PORTLAND, Ore. – To his credit, David Horst wants to be known first and foremost for his play as a center back for the Portland Timbers.
But there is no escaping that Horst’s mustache is what is quickly raising his profile among Timbers fans.
Teammate Peter Lowry, who documented the growth of the mustache throughout March, dubbed it “Horstache.” The ’stache almost immediately had a cult following and by Tuesday night, just five days after it had its own Twitter account, the mustache had already accumulated 328 followers.
Attention garnered by the Horstache increased dramatically last week, when word spread that Horst was considering whether to shave it off or not. Fans pleaded with him to keep it, and so he did.
[inline_node:333018]“I mean, it’s a mustache,” Horst, 25, said. “I’d hope to get noticed for my playing, but I’ll take getting noticed for my mustache over nothing. The last game, we’re 3,000 miles away from Portland and I look up in the stands and see a sign that says ‘Horstache Forever.’”
(Horst will freely admit that he was rocking the second-best mustache on the field against the New England Revolution. The Revs’ Ryan Cochrane has, hands down, the best mustache in MLS.)
The birth of the Horstache began after he lost the bet attached to a Timbers’ penalty kick contest the first week of March. Horst and 20-year-old goalkeeper Jake Gleeson were the last players to make one.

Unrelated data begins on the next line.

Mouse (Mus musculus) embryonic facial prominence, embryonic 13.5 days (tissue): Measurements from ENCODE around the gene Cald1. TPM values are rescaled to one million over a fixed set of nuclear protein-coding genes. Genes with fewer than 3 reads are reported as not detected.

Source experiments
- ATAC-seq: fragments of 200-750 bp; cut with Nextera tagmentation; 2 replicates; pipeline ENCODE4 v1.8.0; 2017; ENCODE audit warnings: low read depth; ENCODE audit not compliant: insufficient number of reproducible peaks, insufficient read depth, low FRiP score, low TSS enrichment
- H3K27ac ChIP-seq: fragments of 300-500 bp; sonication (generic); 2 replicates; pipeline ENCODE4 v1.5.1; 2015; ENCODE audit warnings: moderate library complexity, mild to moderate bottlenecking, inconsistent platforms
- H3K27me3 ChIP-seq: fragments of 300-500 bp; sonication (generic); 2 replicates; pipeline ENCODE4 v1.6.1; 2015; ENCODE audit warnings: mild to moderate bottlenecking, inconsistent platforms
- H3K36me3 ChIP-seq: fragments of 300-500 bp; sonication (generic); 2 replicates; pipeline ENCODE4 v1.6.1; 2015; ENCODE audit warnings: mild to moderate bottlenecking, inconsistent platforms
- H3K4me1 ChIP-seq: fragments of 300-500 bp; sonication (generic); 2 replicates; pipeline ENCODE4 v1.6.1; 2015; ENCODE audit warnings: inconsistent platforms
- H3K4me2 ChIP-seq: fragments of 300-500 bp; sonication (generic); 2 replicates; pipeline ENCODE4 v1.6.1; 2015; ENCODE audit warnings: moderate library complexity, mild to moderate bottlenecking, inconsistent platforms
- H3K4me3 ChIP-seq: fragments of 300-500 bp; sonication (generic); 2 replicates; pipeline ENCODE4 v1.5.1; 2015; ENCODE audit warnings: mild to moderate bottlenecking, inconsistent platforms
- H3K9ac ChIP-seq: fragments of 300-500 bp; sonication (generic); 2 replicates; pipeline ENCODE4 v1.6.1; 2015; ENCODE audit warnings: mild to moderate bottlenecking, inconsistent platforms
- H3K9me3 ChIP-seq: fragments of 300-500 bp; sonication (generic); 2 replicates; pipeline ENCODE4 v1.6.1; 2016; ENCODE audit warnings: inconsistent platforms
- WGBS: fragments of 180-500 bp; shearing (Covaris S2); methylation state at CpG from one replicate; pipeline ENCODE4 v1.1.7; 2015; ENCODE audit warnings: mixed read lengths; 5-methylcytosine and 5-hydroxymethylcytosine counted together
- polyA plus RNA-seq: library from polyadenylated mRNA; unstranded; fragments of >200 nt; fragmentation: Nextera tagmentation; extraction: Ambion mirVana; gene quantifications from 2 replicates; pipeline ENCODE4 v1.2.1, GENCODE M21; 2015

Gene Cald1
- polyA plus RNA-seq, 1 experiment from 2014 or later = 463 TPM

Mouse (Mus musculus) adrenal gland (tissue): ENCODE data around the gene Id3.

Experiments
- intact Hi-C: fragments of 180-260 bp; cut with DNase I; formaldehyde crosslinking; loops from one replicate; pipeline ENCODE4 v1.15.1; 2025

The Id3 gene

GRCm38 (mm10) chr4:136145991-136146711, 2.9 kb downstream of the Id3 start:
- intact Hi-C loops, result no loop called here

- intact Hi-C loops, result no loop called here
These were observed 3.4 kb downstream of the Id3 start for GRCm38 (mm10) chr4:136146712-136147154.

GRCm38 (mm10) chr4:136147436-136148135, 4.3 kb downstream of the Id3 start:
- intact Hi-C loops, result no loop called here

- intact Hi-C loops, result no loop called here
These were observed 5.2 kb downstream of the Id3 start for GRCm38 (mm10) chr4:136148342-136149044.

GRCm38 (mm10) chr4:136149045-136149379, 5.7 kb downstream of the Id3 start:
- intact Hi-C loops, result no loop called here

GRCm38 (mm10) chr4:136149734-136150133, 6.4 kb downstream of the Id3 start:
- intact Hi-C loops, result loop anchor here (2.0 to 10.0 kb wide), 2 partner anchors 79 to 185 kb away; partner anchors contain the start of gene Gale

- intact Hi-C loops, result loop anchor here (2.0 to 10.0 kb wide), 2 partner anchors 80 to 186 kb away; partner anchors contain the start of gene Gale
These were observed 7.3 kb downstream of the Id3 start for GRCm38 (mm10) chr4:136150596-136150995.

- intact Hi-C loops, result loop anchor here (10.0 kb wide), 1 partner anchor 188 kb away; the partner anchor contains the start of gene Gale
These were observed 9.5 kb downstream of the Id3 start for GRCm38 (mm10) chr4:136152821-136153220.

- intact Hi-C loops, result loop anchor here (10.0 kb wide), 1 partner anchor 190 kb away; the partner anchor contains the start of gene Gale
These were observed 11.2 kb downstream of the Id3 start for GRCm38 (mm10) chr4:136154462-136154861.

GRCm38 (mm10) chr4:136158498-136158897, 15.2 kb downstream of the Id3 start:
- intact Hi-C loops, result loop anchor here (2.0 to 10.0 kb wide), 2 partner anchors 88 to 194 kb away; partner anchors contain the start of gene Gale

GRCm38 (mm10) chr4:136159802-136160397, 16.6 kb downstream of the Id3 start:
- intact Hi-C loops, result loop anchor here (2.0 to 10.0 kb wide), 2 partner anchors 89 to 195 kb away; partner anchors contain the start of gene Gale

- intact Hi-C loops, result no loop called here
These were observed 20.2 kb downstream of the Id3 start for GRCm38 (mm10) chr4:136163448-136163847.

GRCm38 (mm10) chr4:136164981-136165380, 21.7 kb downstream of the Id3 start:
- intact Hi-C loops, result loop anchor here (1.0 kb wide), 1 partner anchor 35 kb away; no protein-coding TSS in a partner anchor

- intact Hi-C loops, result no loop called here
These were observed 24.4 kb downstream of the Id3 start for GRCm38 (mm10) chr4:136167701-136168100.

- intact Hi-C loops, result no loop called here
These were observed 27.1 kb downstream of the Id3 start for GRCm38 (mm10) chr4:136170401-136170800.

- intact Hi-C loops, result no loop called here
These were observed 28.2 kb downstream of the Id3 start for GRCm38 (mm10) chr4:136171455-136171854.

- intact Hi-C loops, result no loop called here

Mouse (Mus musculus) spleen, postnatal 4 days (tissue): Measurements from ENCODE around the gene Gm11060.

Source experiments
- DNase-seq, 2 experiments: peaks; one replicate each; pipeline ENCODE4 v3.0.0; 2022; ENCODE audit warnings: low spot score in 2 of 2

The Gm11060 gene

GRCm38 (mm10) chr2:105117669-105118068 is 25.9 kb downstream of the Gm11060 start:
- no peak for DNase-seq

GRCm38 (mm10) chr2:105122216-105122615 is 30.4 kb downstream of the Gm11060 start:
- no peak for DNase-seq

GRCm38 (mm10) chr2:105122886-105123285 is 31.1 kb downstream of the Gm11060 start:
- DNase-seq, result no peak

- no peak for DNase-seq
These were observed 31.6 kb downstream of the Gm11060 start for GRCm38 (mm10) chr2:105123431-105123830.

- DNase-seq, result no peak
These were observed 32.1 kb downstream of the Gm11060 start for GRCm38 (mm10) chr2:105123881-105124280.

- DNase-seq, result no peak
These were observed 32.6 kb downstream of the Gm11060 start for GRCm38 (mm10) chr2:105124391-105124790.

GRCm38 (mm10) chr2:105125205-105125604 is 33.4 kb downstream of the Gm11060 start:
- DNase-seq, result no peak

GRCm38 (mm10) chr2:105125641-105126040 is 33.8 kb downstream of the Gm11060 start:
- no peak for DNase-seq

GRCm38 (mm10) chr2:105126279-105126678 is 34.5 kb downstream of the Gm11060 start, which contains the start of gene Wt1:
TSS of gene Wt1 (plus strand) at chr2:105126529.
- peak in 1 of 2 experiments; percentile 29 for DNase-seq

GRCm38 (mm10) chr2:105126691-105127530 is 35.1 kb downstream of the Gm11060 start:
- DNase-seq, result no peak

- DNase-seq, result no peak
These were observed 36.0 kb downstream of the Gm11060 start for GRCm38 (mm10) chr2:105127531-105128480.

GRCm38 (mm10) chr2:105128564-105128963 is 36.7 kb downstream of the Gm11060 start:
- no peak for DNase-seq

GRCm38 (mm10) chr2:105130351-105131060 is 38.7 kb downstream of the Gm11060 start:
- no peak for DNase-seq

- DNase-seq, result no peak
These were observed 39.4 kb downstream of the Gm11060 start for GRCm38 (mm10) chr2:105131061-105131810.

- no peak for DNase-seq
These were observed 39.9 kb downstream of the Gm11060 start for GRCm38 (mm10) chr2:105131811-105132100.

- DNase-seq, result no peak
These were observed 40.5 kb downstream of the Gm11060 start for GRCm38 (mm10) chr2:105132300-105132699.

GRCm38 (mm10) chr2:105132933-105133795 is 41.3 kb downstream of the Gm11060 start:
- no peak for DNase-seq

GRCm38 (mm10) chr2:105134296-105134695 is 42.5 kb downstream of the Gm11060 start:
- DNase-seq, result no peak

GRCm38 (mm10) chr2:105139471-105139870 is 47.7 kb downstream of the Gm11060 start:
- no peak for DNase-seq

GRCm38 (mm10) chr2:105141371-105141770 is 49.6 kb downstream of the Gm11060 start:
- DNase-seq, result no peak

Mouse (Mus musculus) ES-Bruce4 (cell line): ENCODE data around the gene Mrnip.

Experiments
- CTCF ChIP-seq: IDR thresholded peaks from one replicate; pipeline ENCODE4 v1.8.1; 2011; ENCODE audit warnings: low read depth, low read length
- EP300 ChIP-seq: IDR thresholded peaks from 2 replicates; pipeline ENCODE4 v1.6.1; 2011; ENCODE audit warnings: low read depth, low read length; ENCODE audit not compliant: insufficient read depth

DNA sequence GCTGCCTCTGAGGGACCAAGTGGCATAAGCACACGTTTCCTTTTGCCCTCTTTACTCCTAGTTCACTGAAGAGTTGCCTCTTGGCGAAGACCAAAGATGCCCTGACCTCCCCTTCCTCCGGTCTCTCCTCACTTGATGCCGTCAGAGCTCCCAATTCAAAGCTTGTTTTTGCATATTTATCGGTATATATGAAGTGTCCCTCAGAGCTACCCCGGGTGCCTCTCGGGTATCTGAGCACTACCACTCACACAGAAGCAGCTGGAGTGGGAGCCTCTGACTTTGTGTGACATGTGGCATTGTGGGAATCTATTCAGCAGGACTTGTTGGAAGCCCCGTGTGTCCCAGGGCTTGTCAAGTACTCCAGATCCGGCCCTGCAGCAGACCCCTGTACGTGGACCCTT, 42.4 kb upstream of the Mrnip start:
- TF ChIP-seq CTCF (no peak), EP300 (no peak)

“He’s so young he couldn’t grow one,” Horst said of Gleeson. “So all the attention was on mine. The whole month I’ve been growing it, and it grows fast. I’m going to keep it.”
Horst said he'll don the mustache a while longer, due in part to popular demand.
“I’ve been put in a position where I can possibly do some good things with it, maybe raise some money for charities, so I definitely want to do that if I can,” he said.
Horst is also making the most of his playing time over the past two weeks. He played the second half of the Timbers opener at Colorado and then started for the first time in Saturday’s 1-1 tie at New England.
After being loaned out the past two years by Real Salt Lake, Horst said he is trying to make the most of his opportunities in Portland. He underwent surgery to repair a meniscus tear in the offseason and was still recovering when training began in January. But his solid, physical play has drawn praise in recent weeks.
“I was given opportunities in Salt Lake and I didn’t take them,” Horst said. “I didn’t play as well as I wanted to. I don’t know if I wasn’t ready or what it was.
“Now I realize I have to take these opportunities and seize the moment. I think I’m doing that this year."